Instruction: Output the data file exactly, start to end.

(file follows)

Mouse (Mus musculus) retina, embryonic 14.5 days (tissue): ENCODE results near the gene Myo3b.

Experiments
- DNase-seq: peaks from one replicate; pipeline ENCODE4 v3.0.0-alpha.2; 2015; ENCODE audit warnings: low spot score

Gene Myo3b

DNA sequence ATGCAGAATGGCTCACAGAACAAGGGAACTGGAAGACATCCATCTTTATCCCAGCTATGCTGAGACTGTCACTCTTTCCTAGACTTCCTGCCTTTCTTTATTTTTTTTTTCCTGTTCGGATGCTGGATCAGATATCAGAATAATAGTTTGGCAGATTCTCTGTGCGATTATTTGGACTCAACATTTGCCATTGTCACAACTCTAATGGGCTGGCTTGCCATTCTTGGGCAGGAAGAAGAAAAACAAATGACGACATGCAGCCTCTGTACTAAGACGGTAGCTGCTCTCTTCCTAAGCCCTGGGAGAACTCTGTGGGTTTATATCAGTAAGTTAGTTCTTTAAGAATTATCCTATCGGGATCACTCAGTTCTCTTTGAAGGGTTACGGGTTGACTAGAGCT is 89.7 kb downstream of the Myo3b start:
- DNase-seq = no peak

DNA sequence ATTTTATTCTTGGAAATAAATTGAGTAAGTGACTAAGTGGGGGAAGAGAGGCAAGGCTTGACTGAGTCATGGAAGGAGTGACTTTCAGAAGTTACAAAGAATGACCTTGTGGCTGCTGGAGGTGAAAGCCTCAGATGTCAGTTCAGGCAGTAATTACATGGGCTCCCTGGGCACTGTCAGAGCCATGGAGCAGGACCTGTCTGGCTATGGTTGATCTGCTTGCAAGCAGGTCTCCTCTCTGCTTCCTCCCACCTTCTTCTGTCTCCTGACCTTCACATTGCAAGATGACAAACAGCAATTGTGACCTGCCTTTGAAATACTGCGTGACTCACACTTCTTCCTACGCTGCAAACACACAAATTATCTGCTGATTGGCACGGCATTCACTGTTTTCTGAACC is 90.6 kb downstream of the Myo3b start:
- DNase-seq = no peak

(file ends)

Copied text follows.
Mouse (Mus musculus) retina, embryonic 14.5 days (tissue): ENCODE results near the gene Myo3b.

Experiments
- DNase-seq: peaks from one replicate; pipeline ENCODE4 v3.0.0-alpha.2; 2015; ENCODE audit warnings: low spot score

Gene Myo3b

DNA sequence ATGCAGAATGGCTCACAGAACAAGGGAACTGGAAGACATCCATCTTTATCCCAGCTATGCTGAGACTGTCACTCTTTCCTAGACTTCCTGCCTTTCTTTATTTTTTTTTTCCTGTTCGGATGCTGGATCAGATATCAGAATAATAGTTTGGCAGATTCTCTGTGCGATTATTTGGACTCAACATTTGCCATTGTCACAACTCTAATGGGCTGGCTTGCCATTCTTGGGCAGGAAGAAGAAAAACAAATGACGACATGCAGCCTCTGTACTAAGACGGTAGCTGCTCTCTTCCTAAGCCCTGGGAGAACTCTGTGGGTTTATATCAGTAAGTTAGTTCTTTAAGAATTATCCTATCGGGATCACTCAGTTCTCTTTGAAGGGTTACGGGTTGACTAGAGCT is 89.7 kb downstream of the Myo3b start:
- DNase-seq = no peak

DNA sequence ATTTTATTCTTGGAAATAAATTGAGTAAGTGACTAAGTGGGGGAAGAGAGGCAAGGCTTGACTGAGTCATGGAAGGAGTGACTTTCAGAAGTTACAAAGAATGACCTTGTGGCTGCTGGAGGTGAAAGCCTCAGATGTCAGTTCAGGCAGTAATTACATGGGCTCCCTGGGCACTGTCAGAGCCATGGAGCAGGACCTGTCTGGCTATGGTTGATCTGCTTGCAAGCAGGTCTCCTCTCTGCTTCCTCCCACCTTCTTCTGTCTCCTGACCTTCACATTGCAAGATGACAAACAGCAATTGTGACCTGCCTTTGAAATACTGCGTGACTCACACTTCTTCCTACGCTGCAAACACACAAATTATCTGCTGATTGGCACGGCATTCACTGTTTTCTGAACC is 90.6 kb downstream of the Myo3b start:
- DNase-seq = no peak